Exploring Tokyo: A Morning Walk Along The Meguro River
I’ve been spending a lot of time walking around Tokyo. It’s just so easy to set out and find myself lost in this wonderful new world. I haven’t been blogging about this part of my time here because there is not much to say. I’m often not sure where I was or what I was seeing. I just sort of walk and explore. I’ve been posting photos of my walks on Instagram Stories, but I just keep finding such beautiful things that I want to share. So, here is what I hope is the first part of a recurring series where we embark on a journey through Tokyo, capturing the essence of my morning walk. Today, I ventured out along the Meguro River near Meguro station and found the loveliest little Buddhist Temple. The serene Daien-ji Temple is nestled on the historic Gyōjinzaka slope.
I started my walk at our house near Gotanda station and headed toward the Meguro River. Unexpectedly, the road I planned to traverse was closed, leading me to cross the river and embark on a steep hillside ascent. Along the way, I encountered Daien-ji Temple, an exquisite Buddhist sanctuary with a rich historical tapestry. According to historical accounts, this temple’s origin can be traced back to 1624, when the Shugen monk Taikai Hoin of Mt. Dewa Yudono founded a dojo with Dainichi Nyorai as its principal image. In 1772, a devastating fire ravaged the temple and expanded to consume 628 towns in Edo City, making it one of the three major fires in Edo’s history. To commemorate the victims of this great fire, the stone statue of Gohyakurakan was erected within the temple grounds.
One of the joys of wandering through Japan is the ubiquity of shrines and temples that are everywhere. There are so many that you can easily stop noticing them. Daien-ji Temple’s allure, with its deep-rooted historical significance, echoes the peaceful coexistence of tradition and modernity. Visitors are welcomed to these sacred places, and unless marked otherwise, exploring is encouraged. To honor the sacred sites, remember to approach them with quiet reverence. You can choose to make a short prayer in front of the sacred objects and toss a coin into the offering box.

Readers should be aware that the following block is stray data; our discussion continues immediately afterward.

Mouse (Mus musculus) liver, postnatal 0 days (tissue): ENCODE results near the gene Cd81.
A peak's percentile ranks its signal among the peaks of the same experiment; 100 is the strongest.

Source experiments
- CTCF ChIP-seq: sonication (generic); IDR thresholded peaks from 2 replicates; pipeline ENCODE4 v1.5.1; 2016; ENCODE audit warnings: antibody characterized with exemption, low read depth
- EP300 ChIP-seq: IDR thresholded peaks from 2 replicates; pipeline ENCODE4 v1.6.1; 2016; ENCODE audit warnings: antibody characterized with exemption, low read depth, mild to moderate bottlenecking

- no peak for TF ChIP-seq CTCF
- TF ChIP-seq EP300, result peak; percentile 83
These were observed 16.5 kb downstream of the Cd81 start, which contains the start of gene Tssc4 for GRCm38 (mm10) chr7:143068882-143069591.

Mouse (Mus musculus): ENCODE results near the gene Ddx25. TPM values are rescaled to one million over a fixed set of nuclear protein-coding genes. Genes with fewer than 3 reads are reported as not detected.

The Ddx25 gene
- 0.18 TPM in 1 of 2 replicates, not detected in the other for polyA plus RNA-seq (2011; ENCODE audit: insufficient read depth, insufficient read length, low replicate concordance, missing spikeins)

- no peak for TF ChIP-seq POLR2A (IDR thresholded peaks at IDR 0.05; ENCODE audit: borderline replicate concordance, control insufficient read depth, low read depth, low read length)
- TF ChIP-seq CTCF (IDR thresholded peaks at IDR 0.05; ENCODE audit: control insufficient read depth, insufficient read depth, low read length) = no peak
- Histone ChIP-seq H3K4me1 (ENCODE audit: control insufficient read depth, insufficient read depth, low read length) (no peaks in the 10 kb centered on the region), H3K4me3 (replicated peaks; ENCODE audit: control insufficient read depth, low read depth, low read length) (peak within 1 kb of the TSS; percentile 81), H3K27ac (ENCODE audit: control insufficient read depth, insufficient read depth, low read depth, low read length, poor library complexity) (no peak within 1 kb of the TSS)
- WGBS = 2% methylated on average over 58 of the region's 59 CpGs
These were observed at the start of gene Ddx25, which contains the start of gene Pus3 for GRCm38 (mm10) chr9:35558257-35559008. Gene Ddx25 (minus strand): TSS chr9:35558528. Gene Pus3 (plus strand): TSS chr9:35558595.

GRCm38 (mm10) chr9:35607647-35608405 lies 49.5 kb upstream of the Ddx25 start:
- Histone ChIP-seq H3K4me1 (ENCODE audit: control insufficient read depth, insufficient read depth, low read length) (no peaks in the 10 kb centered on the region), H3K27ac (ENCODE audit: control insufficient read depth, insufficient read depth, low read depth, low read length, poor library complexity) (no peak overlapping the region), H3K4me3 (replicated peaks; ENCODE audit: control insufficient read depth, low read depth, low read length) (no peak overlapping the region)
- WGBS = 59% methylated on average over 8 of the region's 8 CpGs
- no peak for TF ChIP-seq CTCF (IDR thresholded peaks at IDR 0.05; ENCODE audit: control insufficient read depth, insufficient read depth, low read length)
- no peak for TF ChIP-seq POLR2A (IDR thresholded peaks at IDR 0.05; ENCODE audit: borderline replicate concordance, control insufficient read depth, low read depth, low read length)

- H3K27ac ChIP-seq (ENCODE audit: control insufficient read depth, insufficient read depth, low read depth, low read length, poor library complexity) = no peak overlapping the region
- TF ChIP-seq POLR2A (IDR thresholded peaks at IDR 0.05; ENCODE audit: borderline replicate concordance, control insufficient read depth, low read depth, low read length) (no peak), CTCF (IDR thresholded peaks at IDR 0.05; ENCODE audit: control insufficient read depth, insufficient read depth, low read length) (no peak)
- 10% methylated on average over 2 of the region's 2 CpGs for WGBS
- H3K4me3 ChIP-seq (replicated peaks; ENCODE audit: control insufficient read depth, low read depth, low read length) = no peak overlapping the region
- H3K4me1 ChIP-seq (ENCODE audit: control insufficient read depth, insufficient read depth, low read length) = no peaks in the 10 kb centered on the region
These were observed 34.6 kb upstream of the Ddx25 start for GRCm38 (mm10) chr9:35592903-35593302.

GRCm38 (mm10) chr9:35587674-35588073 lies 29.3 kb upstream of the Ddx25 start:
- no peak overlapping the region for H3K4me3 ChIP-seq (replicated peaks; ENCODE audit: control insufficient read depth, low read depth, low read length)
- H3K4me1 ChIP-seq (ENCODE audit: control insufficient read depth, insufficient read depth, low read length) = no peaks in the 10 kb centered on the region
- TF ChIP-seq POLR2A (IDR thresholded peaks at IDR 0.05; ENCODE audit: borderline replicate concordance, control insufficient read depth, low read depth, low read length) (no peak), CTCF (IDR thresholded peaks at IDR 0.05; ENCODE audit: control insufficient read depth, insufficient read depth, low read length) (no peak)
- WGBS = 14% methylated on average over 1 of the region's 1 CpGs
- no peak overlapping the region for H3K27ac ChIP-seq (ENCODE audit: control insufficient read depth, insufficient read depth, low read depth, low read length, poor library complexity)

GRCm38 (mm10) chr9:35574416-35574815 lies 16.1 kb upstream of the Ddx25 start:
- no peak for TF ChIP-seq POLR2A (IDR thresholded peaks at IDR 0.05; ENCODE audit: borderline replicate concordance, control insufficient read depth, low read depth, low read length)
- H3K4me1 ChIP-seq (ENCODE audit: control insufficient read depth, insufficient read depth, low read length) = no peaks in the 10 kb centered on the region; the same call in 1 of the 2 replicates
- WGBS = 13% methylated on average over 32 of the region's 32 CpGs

You’ll often find a fountain and ladle at Buddhist temples in Japan. They’re not for a quick sip but serve a unique purpose – cleansing! It’s like a spiritual “wash your hands before dinner” ritual, showing respect for the sacred stuff inside
You might recognize the famous “See no evil, hear no evil, speak no evil” monkeys – they’re a common symbol in Buddhism. But did you know their origins date back to Nikko? Dive into their story and more in my Nikko travel post.
My greatest hope is to ignite the spirit of wanderlust in each reader. Tokyo, like much of Japan, is a treasure trove of hidden gems just waiting to be discovered. Whether you’re a resident or a visitor, I encourage you to venture beyond the well-trodden paths and allow your curiosity to lead the way. As you traverse Tokyo’s vibrant streets, pause to investigate the shrines and temples that subtly emerge in your surroundings. These sacred sites are more than architectural marvels; they’re portals to the past, each brimming with stories steeped in history and tradition. So go on and embrace the joy of wandering, and remember, every corner of this bustling metropolis has a story to tell.